I am sure this will not hit, but they are on to something.

I think we are going to see a number of specific purpose devices that are in fact a mobile phone data device behind the scenes.

I’m sure the TweeterPeek is a wonderful device, but most feature phones now include a Twitter app. So if you’re really getting into Twitter, first reevaluate your life, and then check out your cell phone provider’s offers to make sure you simply can’t upgrade your phone to get access to Twitter. Or you can just drop $200 on the TweeterPeek and call it good. Your call.

More at CrunchGear: The TwitterPeek is a Peek that tweets

How can that be legal? Or ethical? Maybe there is a thin line between journalism reporting the “news”, but internal documents was stolen and providing fuel for TechCrunch’s revenues (now I am capitalist and entrepreneur, so there is no wrong in making money, but stolen goods is not ok).

The statement; “News is what somebody somewhere wants to suppress; all the rest is advertising,” kind of falls flat when journalists live of advertising.

Besides, Twitter is a private company, held be a very private group. For public companies, journalists have a responsibility to uncover certain things, to the public (and thus their shareholders), but not for private companies.

Now if those documents would prove that Twitter was doing something illegal or unethical that would be a different story, but this is internal strategies, meetings etc, it’s the company counterpart of somebody taking your diary and publishing the juicy parts on the Internet.

Continued from my previous post yesterday. Some more thought, and predictions of the future to come 😉

The diversification of micro-blogging will not only be on business models, the nature of micro-blogging will change and will be the carrier of a great number of types of conversations and snippets of input and output.

The big change in search introduced by Google was relevance. Not perfect, but relevant enough to be useful, the same thing will happen with micro-blogging and the growing interchange of these small messages, will need to be relevant for micro-blogging to be useful and survive in the long-run.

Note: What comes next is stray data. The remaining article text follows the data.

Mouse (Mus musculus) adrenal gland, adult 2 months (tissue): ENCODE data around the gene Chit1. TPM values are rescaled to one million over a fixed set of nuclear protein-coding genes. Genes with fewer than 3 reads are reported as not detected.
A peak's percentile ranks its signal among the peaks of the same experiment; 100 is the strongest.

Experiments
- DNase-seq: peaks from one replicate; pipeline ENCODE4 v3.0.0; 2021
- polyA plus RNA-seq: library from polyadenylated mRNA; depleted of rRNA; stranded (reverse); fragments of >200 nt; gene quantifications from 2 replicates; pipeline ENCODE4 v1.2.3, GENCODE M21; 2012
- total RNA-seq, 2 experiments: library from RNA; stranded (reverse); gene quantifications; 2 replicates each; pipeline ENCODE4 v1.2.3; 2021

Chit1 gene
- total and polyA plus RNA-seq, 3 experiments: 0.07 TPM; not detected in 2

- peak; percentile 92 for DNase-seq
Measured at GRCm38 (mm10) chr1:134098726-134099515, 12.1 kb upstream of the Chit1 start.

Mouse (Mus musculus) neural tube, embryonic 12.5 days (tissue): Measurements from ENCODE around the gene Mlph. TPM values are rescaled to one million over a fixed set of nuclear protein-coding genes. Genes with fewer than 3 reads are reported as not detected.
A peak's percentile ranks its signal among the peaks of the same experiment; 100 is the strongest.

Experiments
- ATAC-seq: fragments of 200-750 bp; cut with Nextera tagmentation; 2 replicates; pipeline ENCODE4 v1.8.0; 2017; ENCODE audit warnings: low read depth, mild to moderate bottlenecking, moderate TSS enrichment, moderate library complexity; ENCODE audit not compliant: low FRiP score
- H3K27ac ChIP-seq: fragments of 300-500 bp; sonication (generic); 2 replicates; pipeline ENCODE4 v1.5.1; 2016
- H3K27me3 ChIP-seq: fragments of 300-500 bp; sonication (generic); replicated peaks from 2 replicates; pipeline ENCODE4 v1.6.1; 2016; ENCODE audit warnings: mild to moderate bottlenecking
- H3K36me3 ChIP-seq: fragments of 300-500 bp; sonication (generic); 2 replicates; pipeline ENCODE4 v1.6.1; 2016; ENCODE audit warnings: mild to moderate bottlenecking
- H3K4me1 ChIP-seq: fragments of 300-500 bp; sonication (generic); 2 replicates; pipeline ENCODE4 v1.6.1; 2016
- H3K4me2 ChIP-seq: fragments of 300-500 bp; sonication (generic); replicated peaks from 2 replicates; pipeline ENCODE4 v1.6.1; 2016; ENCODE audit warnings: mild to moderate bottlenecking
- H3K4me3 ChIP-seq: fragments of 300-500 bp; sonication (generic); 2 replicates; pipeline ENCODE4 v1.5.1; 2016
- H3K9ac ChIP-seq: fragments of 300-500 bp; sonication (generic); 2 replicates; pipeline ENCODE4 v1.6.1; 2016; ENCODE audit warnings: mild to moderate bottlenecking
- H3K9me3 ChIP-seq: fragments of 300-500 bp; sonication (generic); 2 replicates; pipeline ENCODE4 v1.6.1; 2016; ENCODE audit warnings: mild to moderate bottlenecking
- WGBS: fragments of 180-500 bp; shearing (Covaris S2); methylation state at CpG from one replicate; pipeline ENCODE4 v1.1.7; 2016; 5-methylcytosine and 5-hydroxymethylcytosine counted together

The “spammy” companies that use it to promote their products and services have a place in all this, but that will work just as well as non-targeted advertising on the Internet did in the 1990-ies (which is just as bad as off-line…), so promotion and PR online will have to find new models, were they engage in relevant conversations with target groups or can pin-point there messages/information where it’s relevant at that time.

Some things I think we will see:

Micro-conversations. What we call micro-blogging today, will probably more accurately be “micro-conversations” in the future.

Event feeds. Pushed event feeds from media houses such as CNN that can push their news stories in real-time, this is valuable for a lot of people even though the tweets are one-way.

Presence. Presence will evolve, something we (me and my co-founders) have explored a bit in GlocalReach, it will control how people and technology interact with you in a much more subtle and encompassing way.

“Micro-knowledge”. Or distributed knowledge. The heavy touted and advanced technologies for Knowledge Management, will find a new home, that is much simplier and will travel through the micro-blogging networks (IBM is exploring this internally already).

The mix and multitude of variation of different sources and with different models adds value in the mix here.

Micro-blogging is really catching on in 2008-2009, and it’s starting to be a global event feed system, and working much like the neural network of the brain, impulses are created in one end, reacted upon, growing, changing, escalating over the globe.

Companies are starting to use it as an event feed of just about everything from CNN that publish news story links in real-time, to small companies building awareness of what they are doing right now.

Some people on my social network online, like Jeff Pulver uses Twitter and micro-blogging to get help and find resources for small or big projects. Others I know say it takes them just minutes to find somebody that can do, or help them with just about anything, just be sharing their need using Twitter.

Micro-blogging is like search, but you don’t need to know what to search for. It’s like a constant flow of new input.

My Entrepreneur friend and business partner Erik and me discussed this over lunch today, and I think that micro-blogging might very well be the “next search”, by which I mean it will not replace search, but we might see an evolution just as we did with the search engines.

Maybe Twitter will not even survive, but there will be somebody else to figure out how to create a business model around this. Or a number of them, and then we will see a number of niche applications around the same event and sharing concept. One example is a new knowledge management and “keep your team up-to-date and managed” service that soon will be launched by my new venture, bootstrapLabs.